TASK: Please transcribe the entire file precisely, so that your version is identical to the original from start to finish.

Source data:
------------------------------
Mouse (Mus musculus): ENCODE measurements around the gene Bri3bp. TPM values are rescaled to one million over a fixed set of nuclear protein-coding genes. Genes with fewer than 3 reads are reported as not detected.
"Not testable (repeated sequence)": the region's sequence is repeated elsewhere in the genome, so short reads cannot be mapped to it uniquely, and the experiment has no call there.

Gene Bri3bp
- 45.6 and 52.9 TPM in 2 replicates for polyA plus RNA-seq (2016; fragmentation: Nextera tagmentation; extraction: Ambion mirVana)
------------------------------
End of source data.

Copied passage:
Mouse (Mus musculus): ENCODE measurements around the gene Bri3bp. TPM values are rescaled to one million over a fixed set of nuclear protein-coding genes. Genes with fewer than 3 reads are reported as not detected.
"Not testable (repeated sequence)": the region's sequence is repeated elsewhere in the genome, so short reads cannot be mapped to it uniquely, and the experiment has no call there.

Gene Bri3bp
- 45.6 and 52.9 TPM in 2 replicates for polyA plus RNA-seq (2016; fragmentation: Nextera tagmentation; extraction: Ambion mirVana)